AFTER a brilliant academic stint at St Xavier's College in 1945, I aspired to be a judge of the Calcutta High Court. But the 1946 riots made me scared, and for the first time, insecure. It had never occurred to me that I was a Muslim, on the wrong side of the border. This was partly due to the fact that I grew up with Hindu friends. And also because my father, Rafiquddin Hossain, Lal Babu to his friends, was an associate of Deshbandhu Chittaranjan Das and Netaji Subhash Chandra Bose.
Strangely, things began to improve after the '46 riots and we were excited about Independence. On the night of August 15, 1947, the wall of suspicion crumbled, giving way to an unprecedented feeling of Hindu-Mussalmaan bhai-bhaiism. I enrolled in Calcutta University's Law college and took the Bachelor of Law degree. I passed the Chamber's examination from the Calcutta High Court, topping the list, and was awarded the Sir Rashbehary Ghosh Memorial medal. But all of a sudden, everyone started refering to me as that Muslim boy, who would now become an advocate. Another riot in 1950 turned everything topsy-tun35 and like other Muslims, it shattered my dream. I realised that there was no future for me in India and looked to East Pakistan. The initial months were traumatic. Things began to look up as my career took off. I asked the rest of my family to join me in 1953. The same year when I was 30 years old, I married Sultana Begum whose family had migrated from Jalpaiguri, West Bengal.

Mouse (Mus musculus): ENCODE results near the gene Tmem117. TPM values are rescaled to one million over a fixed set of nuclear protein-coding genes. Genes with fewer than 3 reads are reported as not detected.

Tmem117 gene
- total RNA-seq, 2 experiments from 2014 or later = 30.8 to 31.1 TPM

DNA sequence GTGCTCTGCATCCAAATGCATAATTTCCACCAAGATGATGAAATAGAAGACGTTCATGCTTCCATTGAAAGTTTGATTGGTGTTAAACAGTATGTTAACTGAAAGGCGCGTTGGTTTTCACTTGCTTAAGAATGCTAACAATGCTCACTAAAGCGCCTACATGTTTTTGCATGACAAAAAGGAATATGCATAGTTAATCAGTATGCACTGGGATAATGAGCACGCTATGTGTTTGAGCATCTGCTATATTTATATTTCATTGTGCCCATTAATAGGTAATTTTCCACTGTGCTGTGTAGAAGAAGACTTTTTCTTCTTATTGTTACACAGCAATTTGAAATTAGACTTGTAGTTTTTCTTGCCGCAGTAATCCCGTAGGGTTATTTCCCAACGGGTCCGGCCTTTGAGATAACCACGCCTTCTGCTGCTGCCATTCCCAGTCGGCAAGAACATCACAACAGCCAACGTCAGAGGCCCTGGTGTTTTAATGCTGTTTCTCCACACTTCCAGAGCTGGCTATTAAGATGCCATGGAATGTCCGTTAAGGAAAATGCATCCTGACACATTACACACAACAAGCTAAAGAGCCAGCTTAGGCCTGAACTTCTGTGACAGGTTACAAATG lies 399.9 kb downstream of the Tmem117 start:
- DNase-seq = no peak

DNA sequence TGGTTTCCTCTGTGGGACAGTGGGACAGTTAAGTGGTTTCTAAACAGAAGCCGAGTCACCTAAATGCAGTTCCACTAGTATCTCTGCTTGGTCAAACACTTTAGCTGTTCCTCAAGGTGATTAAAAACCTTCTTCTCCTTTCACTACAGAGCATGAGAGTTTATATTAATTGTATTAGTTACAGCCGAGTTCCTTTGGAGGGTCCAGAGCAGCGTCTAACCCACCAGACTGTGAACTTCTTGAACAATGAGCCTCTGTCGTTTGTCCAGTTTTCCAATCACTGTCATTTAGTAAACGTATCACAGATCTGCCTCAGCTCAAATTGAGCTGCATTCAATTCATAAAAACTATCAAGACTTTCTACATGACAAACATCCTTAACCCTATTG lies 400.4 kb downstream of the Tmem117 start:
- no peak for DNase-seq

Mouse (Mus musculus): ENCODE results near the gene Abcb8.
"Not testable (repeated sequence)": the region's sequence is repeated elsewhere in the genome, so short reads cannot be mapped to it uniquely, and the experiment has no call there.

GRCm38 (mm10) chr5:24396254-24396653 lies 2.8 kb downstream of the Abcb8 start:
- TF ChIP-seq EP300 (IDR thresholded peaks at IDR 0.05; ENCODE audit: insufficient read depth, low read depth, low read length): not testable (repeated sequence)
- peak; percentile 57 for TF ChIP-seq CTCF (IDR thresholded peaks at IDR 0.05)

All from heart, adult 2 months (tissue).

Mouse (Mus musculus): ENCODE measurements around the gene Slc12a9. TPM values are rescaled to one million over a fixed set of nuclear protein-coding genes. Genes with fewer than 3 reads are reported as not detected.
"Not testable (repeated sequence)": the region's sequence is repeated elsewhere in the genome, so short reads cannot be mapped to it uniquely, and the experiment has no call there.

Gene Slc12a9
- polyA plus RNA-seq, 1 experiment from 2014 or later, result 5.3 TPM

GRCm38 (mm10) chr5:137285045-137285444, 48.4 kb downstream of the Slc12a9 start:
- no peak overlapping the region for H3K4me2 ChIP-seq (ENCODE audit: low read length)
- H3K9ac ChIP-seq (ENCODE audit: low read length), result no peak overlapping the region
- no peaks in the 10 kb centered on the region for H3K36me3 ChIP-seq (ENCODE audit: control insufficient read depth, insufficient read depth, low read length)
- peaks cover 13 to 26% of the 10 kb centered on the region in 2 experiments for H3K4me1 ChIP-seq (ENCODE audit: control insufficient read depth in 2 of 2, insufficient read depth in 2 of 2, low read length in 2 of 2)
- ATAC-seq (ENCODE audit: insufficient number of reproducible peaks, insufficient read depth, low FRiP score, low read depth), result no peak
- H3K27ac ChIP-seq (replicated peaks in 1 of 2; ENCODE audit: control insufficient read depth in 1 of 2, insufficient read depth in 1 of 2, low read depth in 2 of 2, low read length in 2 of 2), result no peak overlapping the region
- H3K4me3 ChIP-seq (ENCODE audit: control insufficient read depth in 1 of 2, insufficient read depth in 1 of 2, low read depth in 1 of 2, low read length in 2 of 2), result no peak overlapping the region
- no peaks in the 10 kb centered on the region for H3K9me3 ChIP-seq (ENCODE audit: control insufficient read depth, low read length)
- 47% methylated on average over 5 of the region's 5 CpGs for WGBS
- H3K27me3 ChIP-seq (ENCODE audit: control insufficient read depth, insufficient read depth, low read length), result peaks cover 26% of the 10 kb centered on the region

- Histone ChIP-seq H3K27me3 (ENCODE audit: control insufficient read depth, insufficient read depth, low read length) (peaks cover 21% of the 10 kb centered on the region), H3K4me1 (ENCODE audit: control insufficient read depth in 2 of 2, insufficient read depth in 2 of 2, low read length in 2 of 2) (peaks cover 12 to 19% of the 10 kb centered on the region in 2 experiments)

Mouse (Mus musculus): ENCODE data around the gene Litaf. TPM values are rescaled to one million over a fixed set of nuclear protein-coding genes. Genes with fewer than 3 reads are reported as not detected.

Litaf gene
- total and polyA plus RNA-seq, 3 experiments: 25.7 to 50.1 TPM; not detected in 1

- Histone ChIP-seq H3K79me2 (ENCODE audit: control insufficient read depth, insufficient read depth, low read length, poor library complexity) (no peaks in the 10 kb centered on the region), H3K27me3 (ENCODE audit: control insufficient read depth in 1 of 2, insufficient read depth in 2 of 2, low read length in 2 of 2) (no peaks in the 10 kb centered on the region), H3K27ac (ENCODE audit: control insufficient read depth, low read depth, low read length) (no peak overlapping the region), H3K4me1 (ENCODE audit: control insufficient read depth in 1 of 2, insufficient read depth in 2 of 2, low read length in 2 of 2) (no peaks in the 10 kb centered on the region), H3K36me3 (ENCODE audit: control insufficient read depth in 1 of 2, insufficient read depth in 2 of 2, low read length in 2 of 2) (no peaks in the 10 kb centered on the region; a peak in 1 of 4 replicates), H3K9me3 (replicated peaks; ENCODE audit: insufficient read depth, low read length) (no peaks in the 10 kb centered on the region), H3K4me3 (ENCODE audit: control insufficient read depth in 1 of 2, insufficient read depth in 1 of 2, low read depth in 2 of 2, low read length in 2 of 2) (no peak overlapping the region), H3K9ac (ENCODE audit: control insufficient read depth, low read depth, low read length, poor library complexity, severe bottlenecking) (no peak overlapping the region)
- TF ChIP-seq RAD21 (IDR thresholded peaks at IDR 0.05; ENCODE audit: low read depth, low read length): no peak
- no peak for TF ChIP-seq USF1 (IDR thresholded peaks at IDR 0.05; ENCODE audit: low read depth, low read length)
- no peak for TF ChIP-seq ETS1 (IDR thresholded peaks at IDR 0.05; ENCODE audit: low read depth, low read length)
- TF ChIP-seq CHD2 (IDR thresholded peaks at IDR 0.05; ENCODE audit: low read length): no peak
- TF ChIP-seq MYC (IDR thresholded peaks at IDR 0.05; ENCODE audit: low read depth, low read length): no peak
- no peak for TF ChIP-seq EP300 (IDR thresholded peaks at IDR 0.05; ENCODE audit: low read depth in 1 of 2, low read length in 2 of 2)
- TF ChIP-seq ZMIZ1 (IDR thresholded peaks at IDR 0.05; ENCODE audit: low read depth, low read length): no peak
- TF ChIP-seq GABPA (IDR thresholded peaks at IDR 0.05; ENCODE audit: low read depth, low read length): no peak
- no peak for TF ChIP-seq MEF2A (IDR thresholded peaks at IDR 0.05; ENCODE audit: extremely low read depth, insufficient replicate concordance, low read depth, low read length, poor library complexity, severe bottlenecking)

Since then, there has been no looking back. From a judge of the Dacca High Court, to chief justice of Bangladesh, it was a dream come true. Now, I work with The Bangladesh Society for the Enforcement of Human Rights to help minority communities. Unless minority communities in both countries feel secure to lead a normal life, the communal issue can never be settled.
At 74, I still write books, read history and literature, especially Tagore. Allah has been kind and we're happy. Thoughts on the future? I feel like going to Calcutta, the city of my birth, to relive the sweet memories.